Why Iran's Revolutionary Guards mercilessly crack down
A force to reckon with in President Mahmoud Ahmadinejad’s second term, the Guards are led by commanders whose worldview was forged during the devastating Iran-Iraq war.
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In the name of security, Iran's reformists warned, fundamentalists in the IRGC and other parts of the security apparatus were undermining the country's laws and judicial processes.Skip to next paragraph
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Saaed Hajjarian – the recently arrested "brain of the reformists" – warned in an interview with this reporter in 2005 of "a ladder of democracy – or rather semidemocracy – that someone climbs up, and then kicks away."
Mr. Hajjarian continued: "To threaten Iran, nearly every day, America is looking for any excuse – the nuclear issue, terrorism, human rights, the Middle East peace process. There are different US pressures ... but some make the situation here more militarized, and in such an atmosphere, democracy is killed."
In 2006, the US allocated $66 million to groups working to "promote democracy" in Iran, and the following year persuaded the United Nations Security Council to sanction several IRGC commanders over the corps' role in Iran's missile and nuclear programs.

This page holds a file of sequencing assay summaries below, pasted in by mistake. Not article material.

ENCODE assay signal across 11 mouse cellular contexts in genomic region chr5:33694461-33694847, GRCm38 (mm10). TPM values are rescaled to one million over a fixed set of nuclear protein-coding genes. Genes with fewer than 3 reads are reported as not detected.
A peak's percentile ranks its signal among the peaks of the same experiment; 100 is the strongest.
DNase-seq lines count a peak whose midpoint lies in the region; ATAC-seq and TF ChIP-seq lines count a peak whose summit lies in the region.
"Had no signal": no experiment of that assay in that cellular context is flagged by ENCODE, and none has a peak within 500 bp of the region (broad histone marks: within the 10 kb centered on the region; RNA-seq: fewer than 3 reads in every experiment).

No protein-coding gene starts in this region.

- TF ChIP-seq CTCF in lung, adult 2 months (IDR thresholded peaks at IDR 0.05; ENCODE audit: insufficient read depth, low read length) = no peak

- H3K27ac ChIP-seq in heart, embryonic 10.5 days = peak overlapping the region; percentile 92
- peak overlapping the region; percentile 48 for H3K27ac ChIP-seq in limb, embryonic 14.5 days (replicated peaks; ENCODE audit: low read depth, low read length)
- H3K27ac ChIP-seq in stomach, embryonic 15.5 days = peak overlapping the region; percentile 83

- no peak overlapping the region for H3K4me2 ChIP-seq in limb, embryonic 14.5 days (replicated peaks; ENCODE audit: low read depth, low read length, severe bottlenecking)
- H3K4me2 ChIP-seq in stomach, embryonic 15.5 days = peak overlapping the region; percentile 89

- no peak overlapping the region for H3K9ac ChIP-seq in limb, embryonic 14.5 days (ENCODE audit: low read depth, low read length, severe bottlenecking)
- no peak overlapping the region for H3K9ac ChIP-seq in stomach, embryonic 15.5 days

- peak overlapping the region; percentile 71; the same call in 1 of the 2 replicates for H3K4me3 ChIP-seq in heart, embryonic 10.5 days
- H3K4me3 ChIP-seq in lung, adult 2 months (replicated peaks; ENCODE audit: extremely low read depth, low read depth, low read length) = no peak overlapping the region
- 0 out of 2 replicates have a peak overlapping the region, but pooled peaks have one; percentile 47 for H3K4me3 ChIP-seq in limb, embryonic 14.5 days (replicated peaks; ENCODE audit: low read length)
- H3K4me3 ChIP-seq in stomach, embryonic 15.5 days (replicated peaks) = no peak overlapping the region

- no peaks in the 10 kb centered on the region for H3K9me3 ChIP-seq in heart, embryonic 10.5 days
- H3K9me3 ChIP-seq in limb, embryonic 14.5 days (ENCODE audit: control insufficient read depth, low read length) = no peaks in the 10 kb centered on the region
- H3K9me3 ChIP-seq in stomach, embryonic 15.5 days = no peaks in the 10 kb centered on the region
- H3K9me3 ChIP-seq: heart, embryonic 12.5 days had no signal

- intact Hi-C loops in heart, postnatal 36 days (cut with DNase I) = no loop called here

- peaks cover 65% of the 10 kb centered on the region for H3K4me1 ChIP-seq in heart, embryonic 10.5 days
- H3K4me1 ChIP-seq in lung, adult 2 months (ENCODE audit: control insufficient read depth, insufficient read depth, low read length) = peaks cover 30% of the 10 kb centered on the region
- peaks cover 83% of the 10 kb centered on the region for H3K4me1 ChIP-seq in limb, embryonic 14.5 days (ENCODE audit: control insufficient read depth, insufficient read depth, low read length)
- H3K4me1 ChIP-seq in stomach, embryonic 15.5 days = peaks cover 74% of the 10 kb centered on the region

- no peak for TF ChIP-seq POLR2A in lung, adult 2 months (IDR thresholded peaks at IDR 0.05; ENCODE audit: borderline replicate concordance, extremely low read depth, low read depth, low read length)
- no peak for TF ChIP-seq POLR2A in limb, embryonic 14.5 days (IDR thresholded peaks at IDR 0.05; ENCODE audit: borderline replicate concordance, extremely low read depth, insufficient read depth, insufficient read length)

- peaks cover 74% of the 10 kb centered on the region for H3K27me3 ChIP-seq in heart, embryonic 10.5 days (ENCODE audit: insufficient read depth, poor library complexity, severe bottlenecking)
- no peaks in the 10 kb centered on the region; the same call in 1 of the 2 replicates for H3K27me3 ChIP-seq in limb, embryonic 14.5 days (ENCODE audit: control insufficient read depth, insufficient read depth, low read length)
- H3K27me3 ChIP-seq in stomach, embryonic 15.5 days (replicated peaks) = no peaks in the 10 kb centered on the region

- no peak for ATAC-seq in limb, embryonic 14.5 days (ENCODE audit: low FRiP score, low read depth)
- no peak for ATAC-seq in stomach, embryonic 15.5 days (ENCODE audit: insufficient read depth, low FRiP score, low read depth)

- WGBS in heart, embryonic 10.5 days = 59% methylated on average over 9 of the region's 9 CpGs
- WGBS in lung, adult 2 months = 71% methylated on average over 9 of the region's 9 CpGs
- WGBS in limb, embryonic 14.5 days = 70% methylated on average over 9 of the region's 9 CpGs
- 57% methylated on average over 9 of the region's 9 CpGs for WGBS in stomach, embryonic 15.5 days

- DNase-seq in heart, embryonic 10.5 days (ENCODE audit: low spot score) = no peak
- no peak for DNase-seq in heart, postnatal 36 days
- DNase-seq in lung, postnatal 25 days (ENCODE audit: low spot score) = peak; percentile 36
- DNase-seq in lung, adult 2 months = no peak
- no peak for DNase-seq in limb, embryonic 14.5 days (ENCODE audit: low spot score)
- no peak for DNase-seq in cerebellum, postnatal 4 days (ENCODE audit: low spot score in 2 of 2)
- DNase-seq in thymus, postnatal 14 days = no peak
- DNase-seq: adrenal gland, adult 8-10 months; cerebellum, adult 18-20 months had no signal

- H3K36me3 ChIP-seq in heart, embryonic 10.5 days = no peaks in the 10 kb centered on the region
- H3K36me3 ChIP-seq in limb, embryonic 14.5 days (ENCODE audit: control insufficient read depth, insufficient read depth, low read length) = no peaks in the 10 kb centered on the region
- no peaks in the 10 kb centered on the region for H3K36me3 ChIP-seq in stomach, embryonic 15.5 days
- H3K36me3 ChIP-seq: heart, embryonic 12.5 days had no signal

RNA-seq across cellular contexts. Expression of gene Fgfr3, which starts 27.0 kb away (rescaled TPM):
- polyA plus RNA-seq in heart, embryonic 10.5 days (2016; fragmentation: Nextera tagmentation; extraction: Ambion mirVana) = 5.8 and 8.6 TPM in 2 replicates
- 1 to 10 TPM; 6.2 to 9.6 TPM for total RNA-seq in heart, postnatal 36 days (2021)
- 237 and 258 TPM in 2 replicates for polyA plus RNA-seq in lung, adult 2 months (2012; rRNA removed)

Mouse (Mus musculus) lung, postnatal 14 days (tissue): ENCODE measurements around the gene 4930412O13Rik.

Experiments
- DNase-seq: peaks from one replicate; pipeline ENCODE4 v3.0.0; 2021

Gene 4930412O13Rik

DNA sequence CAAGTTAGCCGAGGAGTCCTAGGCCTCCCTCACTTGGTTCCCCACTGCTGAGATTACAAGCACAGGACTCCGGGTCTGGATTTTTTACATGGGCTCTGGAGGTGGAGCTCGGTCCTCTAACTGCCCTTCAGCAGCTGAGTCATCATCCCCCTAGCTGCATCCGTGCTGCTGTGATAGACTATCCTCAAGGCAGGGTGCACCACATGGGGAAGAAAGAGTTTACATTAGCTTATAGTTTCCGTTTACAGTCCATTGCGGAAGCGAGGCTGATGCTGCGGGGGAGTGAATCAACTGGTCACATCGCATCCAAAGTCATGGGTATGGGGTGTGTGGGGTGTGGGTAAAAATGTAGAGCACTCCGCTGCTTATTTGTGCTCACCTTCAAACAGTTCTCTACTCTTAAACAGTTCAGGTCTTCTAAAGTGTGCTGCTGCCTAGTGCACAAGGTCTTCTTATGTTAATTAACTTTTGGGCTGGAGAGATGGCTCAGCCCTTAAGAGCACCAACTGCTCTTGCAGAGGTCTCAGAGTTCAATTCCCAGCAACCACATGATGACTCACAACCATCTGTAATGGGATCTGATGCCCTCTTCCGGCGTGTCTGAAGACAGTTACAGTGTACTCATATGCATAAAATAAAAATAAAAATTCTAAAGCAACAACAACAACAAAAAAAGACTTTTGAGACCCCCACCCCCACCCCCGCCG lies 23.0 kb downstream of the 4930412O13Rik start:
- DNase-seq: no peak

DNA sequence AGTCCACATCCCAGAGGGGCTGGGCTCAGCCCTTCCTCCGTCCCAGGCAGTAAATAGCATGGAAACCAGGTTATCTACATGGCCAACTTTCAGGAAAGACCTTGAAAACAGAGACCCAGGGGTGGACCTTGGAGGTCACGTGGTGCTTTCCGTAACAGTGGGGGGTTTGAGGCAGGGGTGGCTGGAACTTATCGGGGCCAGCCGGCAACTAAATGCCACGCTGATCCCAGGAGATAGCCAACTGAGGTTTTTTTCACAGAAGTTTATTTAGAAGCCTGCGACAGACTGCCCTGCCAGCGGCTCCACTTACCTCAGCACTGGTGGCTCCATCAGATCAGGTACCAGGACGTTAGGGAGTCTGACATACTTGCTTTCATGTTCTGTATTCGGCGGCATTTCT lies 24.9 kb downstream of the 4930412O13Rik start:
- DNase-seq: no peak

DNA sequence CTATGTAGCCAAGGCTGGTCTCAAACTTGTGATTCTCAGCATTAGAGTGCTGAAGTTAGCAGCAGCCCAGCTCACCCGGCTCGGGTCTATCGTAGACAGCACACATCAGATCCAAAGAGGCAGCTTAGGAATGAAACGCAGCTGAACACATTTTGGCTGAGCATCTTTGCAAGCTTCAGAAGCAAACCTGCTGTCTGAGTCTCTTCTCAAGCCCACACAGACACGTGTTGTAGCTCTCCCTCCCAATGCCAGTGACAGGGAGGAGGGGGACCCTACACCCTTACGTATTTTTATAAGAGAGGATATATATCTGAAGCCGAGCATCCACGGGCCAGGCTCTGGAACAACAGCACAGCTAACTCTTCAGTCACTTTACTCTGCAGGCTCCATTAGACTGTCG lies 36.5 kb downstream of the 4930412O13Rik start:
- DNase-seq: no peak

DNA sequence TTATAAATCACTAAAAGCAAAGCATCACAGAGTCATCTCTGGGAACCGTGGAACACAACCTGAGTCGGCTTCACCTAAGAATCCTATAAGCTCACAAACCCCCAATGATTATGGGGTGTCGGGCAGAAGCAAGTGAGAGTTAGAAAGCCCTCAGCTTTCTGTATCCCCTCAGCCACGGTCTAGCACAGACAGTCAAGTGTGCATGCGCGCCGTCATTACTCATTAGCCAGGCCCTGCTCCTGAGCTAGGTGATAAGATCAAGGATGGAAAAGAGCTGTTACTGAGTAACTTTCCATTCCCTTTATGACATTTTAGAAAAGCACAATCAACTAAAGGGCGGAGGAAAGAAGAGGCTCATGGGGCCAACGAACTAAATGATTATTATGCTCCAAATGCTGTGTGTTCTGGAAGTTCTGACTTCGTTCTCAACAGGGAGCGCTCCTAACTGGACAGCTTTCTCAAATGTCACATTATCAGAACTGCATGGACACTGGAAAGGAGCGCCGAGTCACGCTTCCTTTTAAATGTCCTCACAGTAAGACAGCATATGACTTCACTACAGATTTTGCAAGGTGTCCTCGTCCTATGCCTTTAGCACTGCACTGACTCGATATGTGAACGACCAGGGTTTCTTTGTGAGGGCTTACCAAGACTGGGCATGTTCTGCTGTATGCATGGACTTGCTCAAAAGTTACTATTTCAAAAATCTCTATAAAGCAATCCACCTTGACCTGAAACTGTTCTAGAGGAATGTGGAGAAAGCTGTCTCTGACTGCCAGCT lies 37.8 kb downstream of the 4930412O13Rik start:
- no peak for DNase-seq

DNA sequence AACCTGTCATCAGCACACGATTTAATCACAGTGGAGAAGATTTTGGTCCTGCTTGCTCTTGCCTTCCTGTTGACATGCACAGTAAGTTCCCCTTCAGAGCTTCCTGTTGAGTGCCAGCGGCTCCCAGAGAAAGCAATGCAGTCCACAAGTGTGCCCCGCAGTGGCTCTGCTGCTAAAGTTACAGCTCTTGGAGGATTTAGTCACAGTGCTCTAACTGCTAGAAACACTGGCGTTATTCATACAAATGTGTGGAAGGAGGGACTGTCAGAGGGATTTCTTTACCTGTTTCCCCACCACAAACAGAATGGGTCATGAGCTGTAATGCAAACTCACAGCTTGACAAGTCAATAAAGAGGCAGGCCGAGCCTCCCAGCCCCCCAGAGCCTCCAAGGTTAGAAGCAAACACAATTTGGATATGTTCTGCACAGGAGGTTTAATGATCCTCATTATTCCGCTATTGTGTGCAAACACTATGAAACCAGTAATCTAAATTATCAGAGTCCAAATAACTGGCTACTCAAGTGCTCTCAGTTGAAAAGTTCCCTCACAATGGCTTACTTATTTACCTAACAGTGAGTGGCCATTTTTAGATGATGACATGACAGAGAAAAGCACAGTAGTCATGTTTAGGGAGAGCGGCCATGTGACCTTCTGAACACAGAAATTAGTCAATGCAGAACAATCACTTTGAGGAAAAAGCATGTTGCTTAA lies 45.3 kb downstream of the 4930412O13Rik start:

The Bush administration regularly accused the Guards of supplying advanced explosives to insurgents in Iraq, a charge detailed in a 2008 State Department report on terrorism that also outlined IRGC arms supplies to Hezbollah in Lebanon.
After taking over as commander of the IRGC in September 2007, Mohammad Ali Jafari devolved its command structure to Iran's 30 provinces and the capital, while more closely integrating the Basij.
The IRGC linked the move to Israeli military maneuvers in the Mediterranean and to violence in Iran's Kurdish and Baluchi regions, where Iran alleged the US supported militant separatists. But Mr. Jafari was also quoted by the Iranian media as saying, "The main mission of the IRGC is to deal with the internal enemies."
Billions in contracts under Ahmadinejad
In addition to enhancing its security remit, the IRGC has expanded an array of businesses originally launched to exploit its construction experience from the 1980-88 war. This growth has derived in part from filling the gaps left by international firms pulling out due to UN and US sanctions, especially in the energy sector.
No reliable figures exist for the IRGC's overall economic strength, as its subsidiaries are subject to little public scrutiny. But estimates reach many billions of dollars.
In a rare disclosure, businesses were put at 30 percent of IRGC "capacities" in a 2006 interview by Brig. Gen. Abdol-Reza Abed, an IRGC deputy commander and head of Khatam-ol-Anbia, one of its many companies.
The IRGC's economic role has clearly increased with projects awarded by Ahmadinejad.
Within a year of his taking office, Khatam-ol-Anbia won a $1.3 billion contract for a gas pipeline from the Persian Gulf to the eastern province of Sistan-Baluchestan, and edged out Norwegian firm Kvaerner for developing part of the South Pars gas field. An IRGC-owned company, Sepasad, has also won a $1.2 billion contract to build a line of the Tehran subway.